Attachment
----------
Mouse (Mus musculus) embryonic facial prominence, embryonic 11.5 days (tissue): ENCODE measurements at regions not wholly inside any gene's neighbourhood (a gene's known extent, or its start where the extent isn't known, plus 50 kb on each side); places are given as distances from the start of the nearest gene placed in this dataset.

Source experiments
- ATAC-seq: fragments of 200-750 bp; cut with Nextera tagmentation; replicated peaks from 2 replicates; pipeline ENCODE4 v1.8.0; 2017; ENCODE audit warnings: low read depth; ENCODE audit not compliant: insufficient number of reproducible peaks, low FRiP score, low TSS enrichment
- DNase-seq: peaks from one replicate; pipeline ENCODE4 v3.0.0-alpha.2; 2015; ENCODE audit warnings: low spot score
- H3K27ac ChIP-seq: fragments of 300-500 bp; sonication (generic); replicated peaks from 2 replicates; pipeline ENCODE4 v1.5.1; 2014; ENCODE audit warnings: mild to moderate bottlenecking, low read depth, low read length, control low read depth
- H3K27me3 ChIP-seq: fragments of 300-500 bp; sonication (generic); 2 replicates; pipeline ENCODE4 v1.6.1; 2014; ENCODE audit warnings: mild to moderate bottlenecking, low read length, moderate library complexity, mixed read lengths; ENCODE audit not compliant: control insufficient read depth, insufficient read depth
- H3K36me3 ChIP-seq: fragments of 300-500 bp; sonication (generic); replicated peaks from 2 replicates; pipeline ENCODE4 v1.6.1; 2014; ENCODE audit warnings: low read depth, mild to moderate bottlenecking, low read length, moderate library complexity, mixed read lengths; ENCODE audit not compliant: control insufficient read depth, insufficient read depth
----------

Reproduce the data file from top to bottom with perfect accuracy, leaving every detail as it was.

Mouse (Mus musculus) embryonic facial prominence, embryonic 11.5 days (tissue): ENCODE measurements at regions not wholly inside any gene's neighbourhood (a gene's known extent, or its start where the extent isn't known, plus 50 kb on each side); places are given as distances from the start of the nearest gene placed in this dataset.

Source experiments
- ATAC-seq: fragments of 200-750 bp; cut with Nextera tagmentation; replicated peaks from 2 replicates; pipeline ENCODE4 v1.8.0; 2017; ENCODE audit warnings: low read depth; ENCODE audit not compliant: insufficient number of reproducible peaks, low FRiP score, low TSS enrichment
- DNase-seq: peaks from one replicate; pipeline ENCODE4 v3.0.0-alpha.2; 2015; ENCODE audit warnings: low spot score
- H3K27ac ChIP-seq: fragments of 300-500 bp; sonication (generic); replicated peaks from 2 replicates; pipeline ENCODE4 v1.5.1; 2014; ENCODE audit warnings: mild to moderate bottlenecking, low read depth, low read length, control low read depth
- H3K27me3 ChIP-seq: fragments of 300-500 bp; sonication (generic); 2 replicates; pipeline ENCODE4 v1.6.1; 2014; ENCODE audit warnings: mild to moderate bottlenecking, low read length, moderate library complexity, mixed read lengths; ENCODE audit not compliant: control insufficient read depth, insufficient read depth
- H3K36me3 ChIP-seq: fragments of 300-500 bp; sonication (generic); replicated peaks from 2 replicates; pipeline ENCODE4 v1.6.1; 2014; ENCODE audit warnings: low read depth, mild to moderate bottlenecking, low read length, moderate library complexity, mixed read lengths; ENCODE audit not compliant: control insufficient read depth, insufficient read depth